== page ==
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Boeing Blog

Seattle Times aerospace reporter Dominic Gates covers top industry events to bring you the latest news, highlighting how it impacts Boeing and its competitors.

November 29, 2013 at 12:00 PM

Mo. governor calls special session for Boeing 777X incentives

Missouri Gov. Jay Nixon today called a special session of the Show Me State’s General Assembly to craft incentives to attract production of Boeing’s next-generation 777X aircraft.

“Legislative action is necessary in order for Missouri to put forward a competitive proposal,” the governor said in a statement.

The governor’s office said the session will convene at 4 p.m. Monday, Dec. 2.

According to the statement, state responses to Boeing’s request are due by Dec. 10.

Boeing said it was inviting more than a dozen states to submit proposals for the 777X assembly plant and a wing fabrication facility after the Puget Sound area’s Machinists union voted by 2-to-1 to reject a long-term contract that paired substantial cuts to members’ benefits and pay scale with an assurance the plane would be built here.

Nixon is seeking legislation adding additional capacity of up to $150 million annually for large-scale aerospace projects under four of Missouri’s existing economic development programs.

“It’s important to note that these are the same targeted, fiscally responsible programs that are available to any company creating significant numbers of high-paying, family-supporting jobs,” said Nixon. “This legislation will simply give us added capacity to compete for this type of massive aerospace project, while maintaining existing accountability measures and ensuring a positive return for taxpayers. Aerospace companies like Boeing will have to invest and create jobs in order to earn these benefits.”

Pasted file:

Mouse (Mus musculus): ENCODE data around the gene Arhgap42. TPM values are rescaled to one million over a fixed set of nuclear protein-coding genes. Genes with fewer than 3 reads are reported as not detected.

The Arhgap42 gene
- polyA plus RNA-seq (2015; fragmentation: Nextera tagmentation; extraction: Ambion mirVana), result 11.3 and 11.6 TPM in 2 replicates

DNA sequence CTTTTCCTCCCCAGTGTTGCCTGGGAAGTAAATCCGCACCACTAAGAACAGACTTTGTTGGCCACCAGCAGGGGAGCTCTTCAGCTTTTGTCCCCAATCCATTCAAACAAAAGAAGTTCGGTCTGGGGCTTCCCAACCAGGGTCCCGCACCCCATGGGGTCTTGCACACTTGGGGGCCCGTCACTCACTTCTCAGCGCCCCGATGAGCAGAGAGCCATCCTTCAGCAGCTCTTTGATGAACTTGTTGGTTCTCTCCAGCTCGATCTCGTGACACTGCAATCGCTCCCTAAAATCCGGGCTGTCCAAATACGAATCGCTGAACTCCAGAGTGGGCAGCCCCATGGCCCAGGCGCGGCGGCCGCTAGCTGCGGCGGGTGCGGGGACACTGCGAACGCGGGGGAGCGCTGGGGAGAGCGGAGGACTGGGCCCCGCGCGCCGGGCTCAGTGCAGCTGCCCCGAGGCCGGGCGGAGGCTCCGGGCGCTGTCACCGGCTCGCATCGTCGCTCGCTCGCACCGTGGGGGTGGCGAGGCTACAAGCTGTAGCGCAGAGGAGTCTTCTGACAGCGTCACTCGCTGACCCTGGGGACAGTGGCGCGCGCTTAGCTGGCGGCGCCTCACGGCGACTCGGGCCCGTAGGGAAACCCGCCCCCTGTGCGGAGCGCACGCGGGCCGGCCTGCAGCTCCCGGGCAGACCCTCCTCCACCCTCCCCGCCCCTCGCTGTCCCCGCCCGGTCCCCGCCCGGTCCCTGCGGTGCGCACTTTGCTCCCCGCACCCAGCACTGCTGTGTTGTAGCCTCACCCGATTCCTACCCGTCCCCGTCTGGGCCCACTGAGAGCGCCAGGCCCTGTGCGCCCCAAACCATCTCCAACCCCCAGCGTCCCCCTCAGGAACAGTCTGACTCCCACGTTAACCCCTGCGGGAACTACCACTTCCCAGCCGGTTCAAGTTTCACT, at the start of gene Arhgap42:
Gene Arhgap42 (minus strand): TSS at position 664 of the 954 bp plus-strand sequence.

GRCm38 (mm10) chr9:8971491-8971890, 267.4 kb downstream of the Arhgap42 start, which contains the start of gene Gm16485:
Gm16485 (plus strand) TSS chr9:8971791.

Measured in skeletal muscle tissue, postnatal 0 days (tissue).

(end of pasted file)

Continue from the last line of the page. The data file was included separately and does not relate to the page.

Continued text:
The state Legislature has been divided in recent years on using tax credits to bolster the state’s aerospace industry, notes St. Louis Public Radio:

“In 2009 they approved $240 million in incentives in a failed attempt to lure Bombardier Aerospace to Kansas City to build aircraft there. Then in 2011, disagreements between House and Senate Republicans contributed to the failure to pass a $360 million incentives package to turn Lambert Airport in St. Louis into an international air cargo hub. A scaled-back version of the so-called”Aerotropolis” proposal failed during the Show-Me State’s last special session later that year.”

The governor also wants to create a consortium of area community colleges “to train and certify thousands of additional graduates in aerospace and advanced manufacturing areas to grow a pipeline of highly-skilled workers for this project and others in this sector,” the statement said.

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